In 2022, central banks purchased a staggering amount of $70 billion in gold, the most since 1950, as governments around the globe clamored to add more precious metals to their coffers. This year, the gold buying hasn’t let up.
The world’s global central banks—led by the People’s Bank of China—were back in the market to buy gold in June, adding a total of 55 tonnes of the precious metal to their vaults.
Overall, in the first half of 2023, central bank gold buying was widespread among both developed and emerging market nations and hit a first-half record at 387 tonnes, according to the World Gold Council.
What exactly are Central Banks?
Central banks are government institutions that are charged with managing the money supply of their respective countries and controlling monetary policy, like official interest rate levels. In most countries, they are tasked to manage price stability (inflation), while in other countries, like the United States, they are also required by law to support full employment. Examples of central banks include the European Central Bank (ECB), the Bank of Japan (BOJ), the People’s Bank of China, and, of course, the U.S. Federal Reserve.
Why do Central Banks Buy Gold?
Central banks buy the world’s most trusted “safe haven” investment for the same reason that individual investors, family offices, pension funds, and mutual funds buy gold.
The reasons include diversification, a hedge against inflation, and a store of value. Gold retains its value no matter if paper currencies rise or fall in value.
Notably, central banks are also purchasing gold now in an attempt to diversify away from the U.S. dollar—as gold can be swapped into any currency around the world, like the European euro, Chinese yuan, Japanese yen, or even the New Zealand dollar or Swiss franc.
Increasing Geopolitical Tensions
China has been leading the pack in purchasing gold in recent months. From December through May, the People’s Bank of China purchased 2,076 tonnes of gold, alongside a number of other central banks who were buying including Turkey, India, and Singapore. China in particular has been seeking to wean its country off the U.S. dollar amid rising political tensions with Washington D.C. policymakers.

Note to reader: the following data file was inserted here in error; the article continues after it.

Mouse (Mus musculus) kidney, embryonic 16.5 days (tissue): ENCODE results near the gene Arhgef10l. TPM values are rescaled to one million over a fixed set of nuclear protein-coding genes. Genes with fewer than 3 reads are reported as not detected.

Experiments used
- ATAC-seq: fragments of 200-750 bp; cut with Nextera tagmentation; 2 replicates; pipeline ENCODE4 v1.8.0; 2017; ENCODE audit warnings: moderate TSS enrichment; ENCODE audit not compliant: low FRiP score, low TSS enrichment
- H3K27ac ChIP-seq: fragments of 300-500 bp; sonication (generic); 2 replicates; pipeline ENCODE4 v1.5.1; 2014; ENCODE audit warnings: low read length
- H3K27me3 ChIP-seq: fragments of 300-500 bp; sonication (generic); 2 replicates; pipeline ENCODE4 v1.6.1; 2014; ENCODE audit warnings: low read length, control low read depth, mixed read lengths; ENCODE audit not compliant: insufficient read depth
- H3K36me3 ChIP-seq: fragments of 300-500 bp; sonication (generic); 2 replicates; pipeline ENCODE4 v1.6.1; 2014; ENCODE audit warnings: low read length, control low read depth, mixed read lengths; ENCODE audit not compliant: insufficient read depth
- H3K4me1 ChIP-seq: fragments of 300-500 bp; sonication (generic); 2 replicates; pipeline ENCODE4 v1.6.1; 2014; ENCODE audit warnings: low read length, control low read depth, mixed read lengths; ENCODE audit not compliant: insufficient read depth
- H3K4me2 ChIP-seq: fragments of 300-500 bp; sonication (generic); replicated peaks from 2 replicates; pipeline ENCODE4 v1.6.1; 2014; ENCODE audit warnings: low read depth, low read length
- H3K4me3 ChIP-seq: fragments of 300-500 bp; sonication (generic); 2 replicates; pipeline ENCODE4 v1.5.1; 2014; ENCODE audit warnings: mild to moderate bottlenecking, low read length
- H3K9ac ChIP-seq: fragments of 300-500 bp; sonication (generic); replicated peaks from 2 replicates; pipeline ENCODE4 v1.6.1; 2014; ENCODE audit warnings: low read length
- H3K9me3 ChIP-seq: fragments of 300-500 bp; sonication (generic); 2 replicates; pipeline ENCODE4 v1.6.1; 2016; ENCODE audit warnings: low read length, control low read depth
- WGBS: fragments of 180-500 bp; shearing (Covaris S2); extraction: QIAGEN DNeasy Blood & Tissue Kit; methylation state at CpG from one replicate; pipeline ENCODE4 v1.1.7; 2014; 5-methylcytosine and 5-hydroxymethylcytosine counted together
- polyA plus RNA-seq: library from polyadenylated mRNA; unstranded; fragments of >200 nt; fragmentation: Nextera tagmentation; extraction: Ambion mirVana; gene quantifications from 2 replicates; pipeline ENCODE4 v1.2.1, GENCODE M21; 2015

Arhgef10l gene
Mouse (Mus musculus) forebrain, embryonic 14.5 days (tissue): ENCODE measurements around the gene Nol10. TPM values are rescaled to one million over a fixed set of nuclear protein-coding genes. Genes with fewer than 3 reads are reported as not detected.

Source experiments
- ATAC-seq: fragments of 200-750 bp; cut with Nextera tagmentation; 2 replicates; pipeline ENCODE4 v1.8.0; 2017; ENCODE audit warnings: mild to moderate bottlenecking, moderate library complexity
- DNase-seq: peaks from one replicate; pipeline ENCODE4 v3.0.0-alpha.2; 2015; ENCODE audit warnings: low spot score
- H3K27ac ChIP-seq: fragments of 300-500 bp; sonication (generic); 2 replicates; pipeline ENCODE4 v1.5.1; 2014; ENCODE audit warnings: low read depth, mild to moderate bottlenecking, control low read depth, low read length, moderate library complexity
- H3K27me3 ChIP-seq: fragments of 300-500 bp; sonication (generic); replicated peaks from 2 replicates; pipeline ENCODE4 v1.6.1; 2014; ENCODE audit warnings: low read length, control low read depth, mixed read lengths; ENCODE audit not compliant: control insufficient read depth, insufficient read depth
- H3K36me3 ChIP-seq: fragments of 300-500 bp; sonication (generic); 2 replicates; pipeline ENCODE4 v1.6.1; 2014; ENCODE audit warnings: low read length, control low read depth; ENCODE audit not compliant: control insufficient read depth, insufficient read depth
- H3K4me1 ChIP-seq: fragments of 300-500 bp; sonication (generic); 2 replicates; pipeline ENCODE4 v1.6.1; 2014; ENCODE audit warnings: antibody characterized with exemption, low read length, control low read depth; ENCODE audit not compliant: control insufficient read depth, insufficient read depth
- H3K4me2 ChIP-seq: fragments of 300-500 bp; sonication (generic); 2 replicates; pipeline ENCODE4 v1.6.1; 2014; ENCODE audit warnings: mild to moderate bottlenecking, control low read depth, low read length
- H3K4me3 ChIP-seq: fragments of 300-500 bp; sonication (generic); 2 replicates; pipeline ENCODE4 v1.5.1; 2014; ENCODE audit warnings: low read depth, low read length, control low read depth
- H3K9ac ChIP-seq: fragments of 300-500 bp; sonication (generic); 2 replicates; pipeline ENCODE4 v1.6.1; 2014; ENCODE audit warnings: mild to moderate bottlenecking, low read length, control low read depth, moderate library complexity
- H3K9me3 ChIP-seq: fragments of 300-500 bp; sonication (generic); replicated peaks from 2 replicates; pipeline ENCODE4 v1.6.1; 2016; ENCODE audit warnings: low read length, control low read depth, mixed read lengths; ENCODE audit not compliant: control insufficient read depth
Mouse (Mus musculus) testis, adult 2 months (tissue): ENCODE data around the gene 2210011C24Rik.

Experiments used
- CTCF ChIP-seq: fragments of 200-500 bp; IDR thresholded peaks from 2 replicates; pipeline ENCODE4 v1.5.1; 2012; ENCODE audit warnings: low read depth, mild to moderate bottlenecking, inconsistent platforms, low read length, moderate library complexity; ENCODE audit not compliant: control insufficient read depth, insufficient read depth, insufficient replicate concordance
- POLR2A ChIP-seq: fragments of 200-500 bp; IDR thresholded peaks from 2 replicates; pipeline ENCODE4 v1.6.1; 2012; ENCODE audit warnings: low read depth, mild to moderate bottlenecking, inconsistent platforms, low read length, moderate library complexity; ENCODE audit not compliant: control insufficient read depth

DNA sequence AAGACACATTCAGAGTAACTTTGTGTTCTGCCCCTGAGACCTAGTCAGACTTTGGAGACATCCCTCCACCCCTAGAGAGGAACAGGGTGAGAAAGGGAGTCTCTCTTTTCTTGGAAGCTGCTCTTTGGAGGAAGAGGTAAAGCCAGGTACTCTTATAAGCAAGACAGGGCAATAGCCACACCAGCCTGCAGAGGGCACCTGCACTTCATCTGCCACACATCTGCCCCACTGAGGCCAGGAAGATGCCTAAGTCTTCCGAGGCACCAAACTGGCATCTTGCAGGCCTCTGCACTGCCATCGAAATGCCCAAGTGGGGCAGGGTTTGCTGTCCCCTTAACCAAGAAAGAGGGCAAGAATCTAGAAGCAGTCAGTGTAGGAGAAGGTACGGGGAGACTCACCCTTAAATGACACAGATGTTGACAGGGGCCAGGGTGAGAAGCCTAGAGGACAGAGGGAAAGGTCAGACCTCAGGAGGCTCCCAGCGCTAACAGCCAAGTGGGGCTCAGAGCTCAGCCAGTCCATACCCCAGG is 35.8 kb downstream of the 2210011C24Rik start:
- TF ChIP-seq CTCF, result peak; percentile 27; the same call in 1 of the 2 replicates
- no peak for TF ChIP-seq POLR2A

The Bank of Russia has also accumulated gold over the past year, with its bullion purchases up 1 million ounces as of March, to a total of 74.9 million ounces. Russia leaned into its gold purchases in an attempt to avoid Western sanctions related to its war in Ukraine.
In a recent research note, JP Morgan projects the price of gold will average around $2,175 an ounce by the fourth quarter of 2024.
That marks a 15% increase from the current gold price.
“We’re in a very prime place where we think gold ownership and long allocation to gold and silver is something that acts as both a late cycle diversifier and something that will perform as we look to the next sort of 12, 18 months.”
The firm also pointed to continued central bank buying as a hedge against geopolitical risk and to diversify away from the dollar as a factor boosting the price of gold in the months ahead.
In fact, 24% of central banks plan to add more gold to their reserves in the next 12 months, according to the 2023 Central Bank Gold Reserve Survey released by the World Gold Council,
An argument could be made that the world’s global central bankers are some of the savviest, smartest investors around. If they plan to buy more gold, it begs the question, should you consider buying more too?
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